To evaluate a proposed prescriptive model for the design of effective combinations of performance goals and pay‐for‐performance plans for the performance management of teams.
The idea underlying the model – in which task, goal, and reward interdependence and their fit play a dominant role – is that a pay‐for‐performance plan should support the team goals and the goals of individual team members as well as support the way in which team members need to cooperate. To obtain a first notion on the model's validity, it was applied to evaluate a pay‐for‐performance plan for management teams at a large IT company. This evaluation consisted of an in‐depth study of three management teams, using a case study methodology.
Combinations of fit among type of team, performance goals, and pay‐for‐performance plan (established by a fit between the interdependence constructs and/or by an overlap in the content of the goal and pay indicators) are more effective than combinations of misfit.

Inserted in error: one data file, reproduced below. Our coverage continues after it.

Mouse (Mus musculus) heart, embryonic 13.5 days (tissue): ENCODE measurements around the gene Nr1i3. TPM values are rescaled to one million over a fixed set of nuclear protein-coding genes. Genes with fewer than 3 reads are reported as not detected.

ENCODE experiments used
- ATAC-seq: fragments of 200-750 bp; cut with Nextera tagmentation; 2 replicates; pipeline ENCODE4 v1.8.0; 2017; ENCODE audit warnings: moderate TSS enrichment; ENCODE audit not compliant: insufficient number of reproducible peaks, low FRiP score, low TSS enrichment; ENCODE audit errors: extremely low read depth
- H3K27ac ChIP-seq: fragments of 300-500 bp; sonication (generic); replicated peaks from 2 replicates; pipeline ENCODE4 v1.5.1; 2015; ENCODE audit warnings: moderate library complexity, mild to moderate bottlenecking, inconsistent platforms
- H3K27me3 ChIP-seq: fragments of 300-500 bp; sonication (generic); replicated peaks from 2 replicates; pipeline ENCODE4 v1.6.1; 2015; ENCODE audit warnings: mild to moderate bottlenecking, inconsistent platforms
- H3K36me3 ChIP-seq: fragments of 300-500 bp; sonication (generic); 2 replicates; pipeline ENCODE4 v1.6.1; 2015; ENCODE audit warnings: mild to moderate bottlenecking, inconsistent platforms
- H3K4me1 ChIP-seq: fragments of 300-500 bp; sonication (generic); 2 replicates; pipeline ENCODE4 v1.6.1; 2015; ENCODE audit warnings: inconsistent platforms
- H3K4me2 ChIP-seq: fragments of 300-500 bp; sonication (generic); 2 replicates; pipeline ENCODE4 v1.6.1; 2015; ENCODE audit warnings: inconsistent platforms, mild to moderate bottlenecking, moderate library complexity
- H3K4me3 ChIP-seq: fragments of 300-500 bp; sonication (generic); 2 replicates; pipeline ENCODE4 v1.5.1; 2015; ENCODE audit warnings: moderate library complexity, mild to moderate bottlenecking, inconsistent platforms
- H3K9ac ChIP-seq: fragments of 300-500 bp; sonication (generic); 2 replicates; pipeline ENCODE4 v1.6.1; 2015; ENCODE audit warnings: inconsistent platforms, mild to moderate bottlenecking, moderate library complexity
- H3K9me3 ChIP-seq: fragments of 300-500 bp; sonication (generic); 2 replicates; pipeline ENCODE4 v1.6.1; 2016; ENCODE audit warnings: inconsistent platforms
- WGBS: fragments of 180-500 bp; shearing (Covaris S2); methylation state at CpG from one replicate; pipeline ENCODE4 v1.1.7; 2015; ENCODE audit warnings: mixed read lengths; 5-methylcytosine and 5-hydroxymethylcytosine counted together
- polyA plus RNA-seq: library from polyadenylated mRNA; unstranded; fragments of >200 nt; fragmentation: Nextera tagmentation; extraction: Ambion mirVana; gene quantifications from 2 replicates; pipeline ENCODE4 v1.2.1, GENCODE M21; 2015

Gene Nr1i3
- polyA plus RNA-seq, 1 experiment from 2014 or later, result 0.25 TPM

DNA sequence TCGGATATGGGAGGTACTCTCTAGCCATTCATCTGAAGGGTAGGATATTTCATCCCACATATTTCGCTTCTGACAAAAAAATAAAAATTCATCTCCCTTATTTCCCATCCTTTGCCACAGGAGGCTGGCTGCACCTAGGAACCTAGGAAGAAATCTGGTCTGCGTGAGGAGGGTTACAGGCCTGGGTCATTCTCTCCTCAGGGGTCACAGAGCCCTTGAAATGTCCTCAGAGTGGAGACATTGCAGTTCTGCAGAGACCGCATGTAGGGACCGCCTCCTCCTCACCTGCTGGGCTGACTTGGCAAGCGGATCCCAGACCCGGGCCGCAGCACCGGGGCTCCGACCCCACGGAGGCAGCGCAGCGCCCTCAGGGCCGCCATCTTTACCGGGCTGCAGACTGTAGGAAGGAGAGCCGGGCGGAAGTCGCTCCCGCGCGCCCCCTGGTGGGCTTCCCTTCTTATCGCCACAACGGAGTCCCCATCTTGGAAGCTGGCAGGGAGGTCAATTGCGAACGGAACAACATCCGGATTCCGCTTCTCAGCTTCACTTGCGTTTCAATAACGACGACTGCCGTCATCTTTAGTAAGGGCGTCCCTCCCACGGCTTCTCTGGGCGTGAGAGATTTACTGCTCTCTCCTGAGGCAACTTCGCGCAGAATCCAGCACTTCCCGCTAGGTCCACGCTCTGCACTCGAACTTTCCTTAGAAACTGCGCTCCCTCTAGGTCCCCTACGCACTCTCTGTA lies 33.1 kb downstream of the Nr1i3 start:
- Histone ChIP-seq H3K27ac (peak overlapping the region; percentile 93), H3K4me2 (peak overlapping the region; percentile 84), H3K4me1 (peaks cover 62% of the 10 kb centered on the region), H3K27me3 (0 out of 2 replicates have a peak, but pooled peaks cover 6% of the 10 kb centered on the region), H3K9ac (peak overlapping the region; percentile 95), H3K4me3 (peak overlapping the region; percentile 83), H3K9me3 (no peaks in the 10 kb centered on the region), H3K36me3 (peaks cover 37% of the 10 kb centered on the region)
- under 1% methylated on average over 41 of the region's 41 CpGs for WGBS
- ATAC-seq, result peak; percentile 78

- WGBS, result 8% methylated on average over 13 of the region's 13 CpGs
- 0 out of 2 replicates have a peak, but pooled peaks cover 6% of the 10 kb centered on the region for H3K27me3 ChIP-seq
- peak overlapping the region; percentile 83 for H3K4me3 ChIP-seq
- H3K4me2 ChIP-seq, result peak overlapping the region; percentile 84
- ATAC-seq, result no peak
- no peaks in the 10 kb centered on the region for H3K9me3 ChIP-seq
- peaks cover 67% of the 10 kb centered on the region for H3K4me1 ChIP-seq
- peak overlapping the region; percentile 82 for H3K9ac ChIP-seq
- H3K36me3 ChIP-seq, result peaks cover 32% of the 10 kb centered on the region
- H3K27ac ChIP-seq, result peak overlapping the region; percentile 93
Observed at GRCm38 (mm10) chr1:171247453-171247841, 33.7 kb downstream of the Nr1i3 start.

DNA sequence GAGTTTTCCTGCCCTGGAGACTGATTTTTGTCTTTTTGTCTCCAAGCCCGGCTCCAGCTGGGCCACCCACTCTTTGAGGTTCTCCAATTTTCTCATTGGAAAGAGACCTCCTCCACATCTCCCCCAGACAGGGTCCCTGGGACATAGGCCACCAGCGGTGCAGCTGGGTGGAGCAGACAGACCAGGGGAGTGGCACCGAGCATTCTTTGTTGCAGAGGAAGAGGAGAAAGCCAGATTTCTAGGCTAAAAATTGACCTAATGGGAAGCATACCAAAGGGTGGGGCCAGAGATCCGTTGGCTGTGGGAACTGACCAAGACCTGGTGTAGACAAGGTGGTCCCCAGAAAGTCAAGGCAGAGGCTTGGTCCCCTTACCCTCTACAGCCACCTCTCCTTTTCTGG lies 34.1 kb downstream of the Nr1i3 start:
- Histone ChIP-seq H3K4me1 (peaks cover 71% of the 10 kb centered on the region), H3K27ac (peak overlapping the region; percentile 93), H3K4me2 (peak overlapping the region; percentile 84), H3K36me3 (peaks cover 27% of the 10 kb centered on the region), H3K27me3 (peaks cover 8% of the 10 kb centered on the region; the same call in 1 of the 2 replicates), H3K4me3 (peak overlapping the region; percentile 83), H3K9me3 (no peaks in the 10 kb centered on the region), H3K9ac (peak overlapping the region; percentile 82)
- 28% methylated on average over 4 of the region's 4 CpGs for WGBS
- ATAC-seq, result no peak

The case study was limited to intra‐team interdependence relationships and did allow for a analysis of the separate effects of a fit between the interdependence constructs versus content fit.
This study shows that pay‐for‐performance plans should not be designed in isolation, but rather in alignment with performance goals and existing task interdependencies.
This is the first study to investigate the three inter‐dependence constructs in conjunction in a field setting.
van Vijfeijken, H., Kleingeld, A., van Tuijl, H., Algera, J. and Thierry, H. (2006), "Interdependence and fit in team performance management", Personnel Review, Vol. 35 No. 1, pp. 98-117. https://doi.org/10.1108/00483480610636812Download as .RIS
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